Burning with despair
Tibetans protesting Chinese repression set fire to themselves
NEAR THE Kirti monastery in a Tibetan part of China’s Sichuan province, 21-year-old Lobsang Jamyang publicly set himself on fire last Saturday. It was the fourth time this month that a Tibetan protesting Chinese repression had resorted to self-immolation. When local residents attempted to retrieve his body from the police, Chinese security forces fired into the crowd, reportedly wounding two.
So far little is known about this latest Tibetan to burn himself alive. A few days earlier, however, a 42-year-old “Living Buddha’’ - a prominent Tibetan monk named Sonam Wangyal - swallowed and doused himself with kerosene, then set himself aflame in the western province of Qinghai. Sonam was an admired spiritual leader who had run an orphanage and a home for the elderly, and was regarded as the reincarnation of a high-ranking lama. Radio Free Asia reported that before immolating himself, he prayed and burned incense on a hilltop, and distributed leaflets calling his death a protest “for Tibet and the happiness of Tibetans.’’
The Chinese Communist Party crudely suggested that Sonam had killed himself after being discovered having an affair with a married woman. Such vulgar insults say more about the regime that spreads them than about the martyrs it seeks to defame. So does Beijing’s propaganda accusing the Dalai Lama - the exiled spiritual leader of Tibetan Buddhists and a Nobel Peace Prize laureate - of orchestrating the self-immolations.
Since last March, 16 Tibetans - nearly all of them Buddhist monks and nuns - have set fire to themselves, desperate to open the world’s eyes to the relentless brutality with which the Beijing government tyrannizes its people. The world is noticing. The wave of fiery suicides, the State Department’s spokeswoman said last week, reflects “enormous anger, enormous frustration with regard to the severe restrictions on human rights, including religious freedom, inside China.’’ In response, the Chinese foreign ministry sourly warned Washington not to use “Tibet-related issues to interfere in China’s domestic affairs.’’
But it is China that cruelly interferes in Tibet’s domestic affairs. And it has done so with unsparing savagery ever since Mao’s invasion of Tibet in 1950.
In their sweeping 2005 biography of Mao, historians Jung Chang and Jon Halliday write that following China’s occupation, “a staggering 15 to 20 percent of all Tibetans - perhaps half of all adult males - were thrown into prison, where they were basically worked to death. They were treated like subhumans . . . flogged with wire whips as they pulled heavy plows.’’ The Communists embarked on a ruthless effort to annihilate Tibet’s ancient culture, “a campaign officially called ‘Big Destruction,’ in which the entire Tibetan way of life came under violent physical assault.’’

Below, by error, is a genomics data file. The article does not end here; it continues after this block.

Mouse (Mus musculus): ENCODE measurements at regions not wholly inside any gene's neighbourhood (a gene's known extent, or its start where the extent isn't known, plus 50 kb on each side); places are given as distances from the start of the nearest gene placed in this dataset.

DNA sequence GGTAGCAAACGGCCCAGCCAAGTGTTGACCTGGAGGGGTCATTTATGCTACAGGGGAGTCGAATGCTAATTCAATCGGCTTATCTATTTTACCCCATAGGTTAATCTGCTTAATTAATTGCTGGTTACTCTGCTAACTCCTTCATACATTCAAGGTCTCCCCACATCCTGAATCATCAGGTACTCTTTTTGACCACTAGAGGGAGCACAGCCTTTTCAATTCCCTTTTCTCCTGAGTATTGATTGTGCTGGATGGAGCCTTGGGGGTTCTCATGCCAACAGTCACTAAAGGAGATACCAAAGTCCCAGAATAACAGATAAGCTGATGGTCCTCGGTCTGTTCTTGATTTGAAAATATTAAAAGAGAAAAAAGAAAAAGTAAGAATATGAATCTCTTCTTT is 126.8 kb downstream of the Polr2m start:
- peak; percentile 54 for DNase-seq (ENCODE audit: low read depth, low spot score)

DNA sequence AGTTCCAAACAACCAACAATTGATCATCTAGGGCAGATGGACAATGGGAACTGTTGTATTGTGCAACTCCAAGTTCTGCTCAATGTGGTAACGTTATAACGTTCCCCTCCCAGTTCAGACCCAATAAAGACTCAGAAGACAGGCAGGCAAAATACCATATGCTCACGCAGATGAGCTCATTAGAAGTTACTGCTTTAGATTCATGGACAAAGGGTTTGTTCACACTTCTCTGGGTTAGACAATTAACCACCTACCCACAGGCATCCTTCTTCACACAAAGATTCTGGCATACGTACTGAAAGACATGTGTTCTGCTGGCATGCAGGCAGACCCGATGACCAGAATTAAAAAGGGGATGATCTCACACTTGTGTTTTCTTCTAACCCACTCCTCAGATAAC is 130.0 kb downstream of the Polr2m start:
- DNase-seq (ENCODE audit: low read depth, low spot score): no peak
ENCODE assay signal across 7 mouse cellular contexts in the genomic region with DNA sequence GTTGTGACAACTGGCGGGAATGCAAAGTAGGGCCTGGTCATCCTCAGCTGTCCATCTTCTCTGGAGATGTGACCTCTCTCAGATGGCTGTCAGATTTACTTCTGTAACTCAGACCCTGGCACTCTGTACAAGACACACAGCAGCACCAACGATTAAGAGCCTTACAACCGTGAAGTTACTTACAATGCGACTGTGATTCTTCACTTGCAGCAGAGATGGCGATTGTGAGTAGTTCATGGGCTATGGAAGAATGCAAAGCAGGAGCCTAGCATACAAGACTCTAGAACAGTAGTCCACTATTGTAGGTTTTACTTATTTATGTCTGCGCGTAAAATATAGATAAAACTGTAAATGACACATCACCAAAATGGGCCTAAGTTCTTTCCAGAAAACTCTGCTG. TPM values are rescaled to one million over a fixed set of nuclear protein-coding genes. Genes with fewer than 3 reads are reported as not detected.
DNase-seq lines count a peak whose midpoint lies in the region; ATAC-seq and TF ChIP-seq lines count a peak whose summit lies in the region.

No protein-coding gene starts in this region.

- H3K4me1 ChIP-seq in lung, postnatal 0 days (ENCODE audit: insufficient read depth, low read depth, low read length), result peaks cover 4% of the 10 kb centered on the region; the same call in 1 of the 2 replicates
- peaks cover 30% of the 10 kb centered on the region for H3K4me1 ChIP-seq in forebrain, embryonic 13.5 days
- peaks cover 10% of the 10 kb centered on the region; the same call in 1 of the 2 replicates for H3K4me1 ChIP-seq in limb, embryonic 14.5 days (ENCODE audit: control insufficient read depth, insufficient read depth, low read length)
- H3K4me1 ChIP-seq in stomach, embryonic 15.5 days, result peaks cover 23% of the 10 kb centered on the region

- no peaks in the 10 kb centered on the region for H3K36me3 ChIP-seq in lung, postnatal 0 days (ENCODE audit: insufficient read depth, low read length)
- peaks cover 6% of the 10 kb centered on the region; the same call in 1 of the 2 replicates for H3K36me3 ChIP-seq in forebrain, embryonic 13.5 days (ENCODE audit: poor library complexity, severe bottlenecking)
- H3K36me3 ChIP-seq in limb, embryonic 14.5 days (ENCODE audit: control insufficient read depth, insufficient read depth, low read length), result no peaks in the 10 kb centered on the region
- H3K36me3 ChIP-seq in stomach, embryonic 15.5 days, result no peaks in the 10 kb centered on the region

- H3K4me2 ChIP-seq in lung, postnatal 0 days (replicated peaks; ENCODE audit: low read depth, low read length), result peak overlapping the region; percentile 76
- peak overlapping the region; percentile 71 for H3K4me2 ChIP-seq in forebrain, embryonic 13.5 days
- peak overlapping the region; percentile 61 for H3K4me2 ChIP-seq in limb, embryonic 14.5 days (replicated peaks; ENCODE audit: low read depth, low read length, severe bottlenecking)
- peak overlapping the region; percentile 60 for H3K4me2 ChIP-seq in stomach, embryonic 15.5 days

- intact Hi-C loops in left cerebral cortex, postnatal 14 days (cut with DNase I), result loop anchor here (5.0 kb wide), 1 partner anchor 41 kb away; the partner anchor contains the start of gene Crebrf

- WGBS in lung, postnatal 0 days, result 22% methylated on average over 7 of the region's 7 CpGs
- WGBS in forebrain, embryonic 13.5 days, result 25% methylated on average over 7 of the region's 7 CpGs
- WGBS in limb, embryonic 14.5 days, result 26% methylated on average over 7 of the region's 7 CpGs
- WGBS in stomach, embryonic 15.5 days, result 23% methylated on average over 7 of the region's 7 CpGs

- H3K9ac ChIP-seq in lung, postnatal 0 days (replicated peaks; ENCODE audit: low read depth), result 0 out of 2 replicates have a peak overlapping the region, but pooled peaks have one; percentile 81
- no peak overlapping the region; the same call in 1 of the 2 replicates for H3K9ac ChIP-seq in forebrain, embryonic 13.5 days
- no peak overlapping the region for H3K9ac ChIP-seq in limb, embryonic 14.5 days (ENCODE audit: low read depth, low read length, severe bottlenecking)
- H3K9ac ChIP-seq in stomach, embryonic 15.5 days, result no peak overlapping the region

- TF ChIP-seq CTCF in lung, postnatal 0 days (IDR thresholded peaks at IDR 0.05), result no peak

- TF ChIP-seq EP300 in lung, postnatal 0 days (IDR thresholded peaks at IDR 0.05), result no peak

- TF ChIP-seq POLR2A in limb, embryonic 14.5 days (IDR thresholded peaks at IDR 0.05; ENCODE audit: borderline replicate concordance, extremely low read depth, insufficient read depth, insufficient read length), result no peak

For decades, Beijing has inflicted miseries on Tibet’s people. Political liberties are unknown, surveillance is pervasive, arbitrary detention is routine, and fair public trials are nonexistent. Many reports have documented extrajudicial killings and a grisly variety of torture techniques. Freedom House has for years included Tibet in its annual compilation of the “Worst of the Worst,’’ the most atrocious human-rights hellholes on earth.
There are many ways to commit suicide, but self-immolation may be the most horrifying to witness. The psychological impact of seeing another human being voluntarily engulfed in flames can be overpowering and unpredictable.
When David Halberstam, then a young reporter, witnessed the self-immolation of Thich Quang Duc on the streets of Saigon in 1963, he was left “too shocked to cry, too confused to take notes or ask questions, too bewildered even to think.’’ Pictures of Duc’s death spread across the globe, with devastating effect on the reputation of South Vietnam’s government.
To rouse Czechoslovaks against the Soviet occupation of their country, 20-year-old Jan Palach burned himself alive in Prague’s Wenceslas Square in 1969 - and demonstrations in his memory two decades later helped trigger the resistance that led to the Velvet Revolution. Thirteen months ago, an obscure fruit vendor in Tunisia set himself ablaze to protest his humiliation at the hands of local police. In so doing, Mohammed Bouazizi ignited a firestorm still smoldering across the Middle East.
The Tibetan monks and nuns consigning themselves to the flames cannot know whether their self-sacrifice will lead to a similar upheaval in China’s totalitarian empire. But they know the anguish of their people. And they know that nothing else has helped.